The state of the art knowledge tracing approaches mostly model student knowledge using their performance in assessed learning resource types, such as quizzes, assignments, and exercises, and ignore the non-assessed learning resources. However, many student activities are non-assessed, such as watching video lectures, participating in a discussion forum, and reading a section of a textbook, all of which potentially contributing to the students' knowledge growth. In this paper, we propose the first novel deep learning based knowledge tracing model (DMKT) that explicitly model student's knowledge transitions over both assessed and non-assessed learning activities. With DMKT we can discover the underlying latent concepts of each non-assessed and assessed learning material and better predict the student performance in future assessed learning resources. We compare our proposed method with various state of the art knowledge tracing methods on four real-world datasets and show its effectiveness in predicting student performance, representing student knowledge, and discovering the underlying domain model.
Knowledge Tracing for Complex Problem Solving: Granular Rank-Based Tensor Factorization
Knowledge Tracing (KT), which aims to model student knowledge level and predict their performance, is one of the most important applications of user modeling. Modern KT approaches model and maintain an up-to-date state of student knowledge over a set of course concepts according to students’ historical performance in attempting the problems. However, KT approaches were designed to model knowledge by observing relatively small problem-solving steps in Intelligent Tutoring Systems. While these approaches were applied successfully to model student knowledge by observing student solutions for simple problems, such as multiple-choice questions, they do not perform well for modeling complex problem solving in students. Most importantly, current models assume that all problem attempts are equally valuable in quantifying current student knowledge. However, for complex problems that involve many concepts at the same time, this assumption is deficient. It results in inaccurate knowledge states and unnecessary fluctuations in estimated student knowledge, especially if students guess the correct answer to a problem that they have not mastered all of its concepts or slip in answering the problem that they have already mastered all of its concepts. In this paper, we argue that not all attempts are equivalently important in discovering students’ knowledge state, and more »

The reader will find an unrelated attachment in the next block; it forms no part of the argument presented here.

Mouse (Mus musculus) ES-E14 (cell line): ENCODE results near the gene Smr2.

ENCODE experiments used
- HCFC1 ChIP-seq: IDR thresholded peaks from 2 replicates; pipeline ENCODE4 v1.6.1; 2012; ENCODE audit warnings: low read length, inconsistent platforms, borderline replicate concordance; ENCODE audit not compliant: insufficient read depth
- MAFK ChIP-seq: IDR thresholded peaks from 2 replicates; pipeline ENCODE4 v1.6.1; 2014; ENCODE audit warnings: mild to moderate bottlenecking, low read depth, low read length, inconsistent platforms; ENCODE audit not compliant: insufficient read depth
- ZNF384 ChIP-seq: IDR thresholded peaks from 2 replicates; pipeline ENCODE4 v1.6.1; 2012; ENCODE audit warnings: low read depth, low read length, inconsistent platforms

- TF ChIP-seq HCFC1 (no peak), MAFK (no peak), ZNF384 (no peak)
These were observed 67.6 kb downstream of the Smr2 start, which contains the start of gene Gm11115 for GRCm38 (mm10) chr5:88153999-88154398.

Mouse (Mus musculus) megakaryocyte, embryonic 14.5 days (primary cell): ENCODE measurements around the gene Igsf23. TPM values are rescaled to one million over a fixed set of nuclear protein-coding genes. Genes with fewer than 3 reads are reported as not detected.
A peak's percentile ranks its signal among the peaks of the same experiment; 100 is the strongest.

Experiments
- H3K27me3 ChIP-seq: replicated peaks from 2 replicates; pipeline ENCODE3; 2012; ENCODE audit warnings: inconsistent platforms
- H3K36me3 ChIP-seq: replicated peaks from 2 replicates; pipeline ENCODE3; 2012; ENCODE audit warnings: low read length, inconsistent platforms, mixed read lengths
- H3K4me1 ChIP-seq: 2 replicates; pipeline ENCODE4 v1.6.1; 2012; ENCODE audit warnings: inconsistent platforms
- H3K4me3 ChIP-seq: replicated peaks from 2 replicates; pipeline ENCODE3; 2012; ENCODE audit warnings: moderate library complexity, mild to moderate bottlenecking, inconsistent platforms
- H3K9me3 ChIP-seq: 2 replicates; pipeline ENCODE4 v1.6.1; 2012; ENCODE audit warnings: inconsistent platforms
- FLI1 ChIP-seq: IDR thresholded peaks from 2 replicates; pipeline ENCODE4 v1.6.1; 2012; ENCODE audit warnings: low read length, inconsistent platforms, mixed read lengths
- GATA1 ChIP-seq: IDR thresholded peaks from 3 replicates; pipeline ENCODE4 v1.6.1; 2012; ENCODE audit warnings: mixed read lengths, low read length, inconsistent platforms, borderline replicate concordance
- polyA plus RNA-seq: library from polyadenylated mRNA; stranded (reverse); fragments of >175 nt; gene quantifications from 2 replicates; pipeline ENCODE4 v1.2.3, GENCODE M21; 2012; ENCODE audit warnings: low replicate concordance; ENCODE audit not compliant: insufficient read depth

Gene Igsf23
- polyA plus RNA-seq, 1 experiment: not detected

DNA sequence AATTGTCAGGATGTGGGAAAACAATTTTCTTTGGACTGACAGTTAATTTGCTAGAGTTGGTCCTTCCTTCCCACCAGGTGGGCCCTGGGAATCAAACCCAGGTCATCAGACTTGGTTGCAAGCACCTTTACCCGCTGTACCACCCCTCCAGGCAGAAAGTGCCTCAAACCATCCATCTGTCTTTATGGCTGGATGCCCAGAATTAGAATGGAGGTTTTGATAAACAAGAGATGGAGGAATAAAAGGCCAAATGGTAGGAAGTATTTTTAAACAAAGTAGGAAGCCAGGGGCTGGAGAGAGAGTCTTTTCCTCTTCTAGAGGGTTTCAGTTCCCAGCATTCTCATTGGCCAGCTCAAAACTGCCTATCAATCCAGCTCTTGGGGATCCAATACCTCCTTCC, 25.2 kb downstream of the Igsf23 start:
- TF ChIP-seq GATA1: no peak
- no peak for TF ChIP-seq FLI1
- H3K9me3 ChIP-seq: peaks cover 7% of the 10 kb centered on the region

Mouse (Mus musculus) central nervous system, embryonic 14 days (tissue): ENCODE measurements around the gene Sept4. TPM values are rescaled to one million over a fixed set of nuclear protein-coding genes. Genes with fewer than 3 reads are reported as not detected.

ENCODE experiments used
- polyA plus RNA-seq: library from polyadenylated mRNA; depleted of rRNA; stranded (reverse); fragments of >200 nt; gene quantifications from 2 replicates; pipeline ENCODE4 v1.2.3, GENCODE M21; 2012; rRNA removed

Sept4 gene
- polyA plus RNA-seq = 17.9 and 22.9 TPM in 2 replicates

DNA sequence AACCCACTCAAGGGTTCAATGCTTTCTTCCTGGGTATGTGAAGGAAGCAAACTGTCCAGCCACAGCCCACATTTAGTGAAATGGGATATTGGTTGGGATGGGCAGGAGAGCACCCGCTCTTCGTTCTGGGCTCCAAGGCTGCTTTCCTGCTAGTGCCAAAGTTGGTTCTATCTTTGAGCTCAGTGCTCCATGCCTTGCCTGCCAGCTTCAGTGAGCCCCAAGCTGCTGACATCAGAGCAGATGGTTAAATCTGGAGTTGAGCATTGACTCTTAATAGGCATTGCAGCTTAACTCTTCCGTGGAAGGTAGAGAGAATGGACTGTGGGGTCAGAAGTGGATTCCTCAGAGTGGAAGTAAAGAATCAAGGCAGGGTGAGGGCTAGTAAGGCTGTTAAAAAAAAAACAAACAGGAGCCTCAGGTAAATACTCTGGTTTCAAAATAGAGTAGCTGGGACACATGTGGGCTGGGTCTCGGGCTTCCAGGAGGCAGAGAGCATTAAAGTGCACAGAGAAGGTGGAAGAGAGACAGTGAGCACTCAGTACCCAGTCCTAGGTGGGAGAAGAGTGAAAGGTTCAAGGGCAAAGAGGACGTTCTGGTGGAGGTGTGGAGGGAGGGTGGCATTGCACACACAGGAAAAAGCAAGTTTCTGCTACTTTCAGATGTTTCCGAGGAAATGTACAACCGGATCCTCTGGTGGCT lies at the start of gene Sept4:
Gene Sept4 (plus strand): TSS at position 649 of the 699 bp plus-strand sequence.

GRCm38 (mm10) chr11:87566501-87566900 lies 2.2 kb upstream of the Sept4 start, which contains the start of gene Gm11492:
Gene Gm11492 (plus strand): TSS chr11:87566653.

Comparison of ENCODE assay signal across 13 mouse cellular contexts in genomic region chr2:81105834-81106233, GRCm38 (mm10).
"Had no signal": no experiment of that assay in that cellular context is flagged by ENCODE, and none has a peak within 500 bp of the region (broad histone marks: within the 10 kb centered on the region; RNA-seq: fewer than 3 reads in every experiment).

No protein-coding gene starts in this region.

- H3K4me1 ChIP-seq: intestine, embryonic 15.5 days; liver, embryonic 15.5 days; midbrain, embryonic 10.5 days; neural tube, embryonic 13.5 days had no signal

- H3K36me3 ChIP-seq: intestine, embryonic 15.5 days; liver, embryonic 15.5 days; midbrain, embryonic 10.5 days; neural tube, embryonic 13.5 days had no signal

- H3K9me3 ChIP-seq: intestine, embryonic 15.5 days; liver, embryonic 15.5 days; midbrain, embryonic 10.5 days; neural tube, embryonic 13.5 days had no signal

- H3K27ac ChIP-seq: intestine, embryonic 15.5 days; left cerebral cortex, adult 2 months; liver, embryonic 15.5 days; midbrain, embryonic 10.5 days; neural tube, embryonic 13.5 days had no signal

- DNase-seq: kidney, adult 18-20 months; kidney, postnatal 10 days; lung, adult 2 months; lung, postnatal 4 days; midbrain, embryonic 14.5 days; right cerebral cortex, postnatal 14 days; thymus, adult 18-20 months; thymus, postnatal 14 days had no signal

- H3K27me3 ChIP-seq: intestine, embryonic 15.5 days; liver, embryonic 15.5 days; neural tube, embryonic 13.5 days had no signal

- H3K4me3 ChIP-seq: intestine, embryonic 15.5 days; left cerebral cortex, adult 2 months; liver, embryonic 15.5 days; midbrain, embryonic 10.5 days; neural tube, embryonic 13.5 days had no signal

- Award ID(s):
- Publication Date:
- NSF-PAR ID:
- Journal Name:
- Proceedings of the 29th ACM Conference on User Modeling, Adaptation and Personalization
- Page Range or eLocation-ID:
- 179 to 188
- Sponsoring Org:
- National Science Foundation
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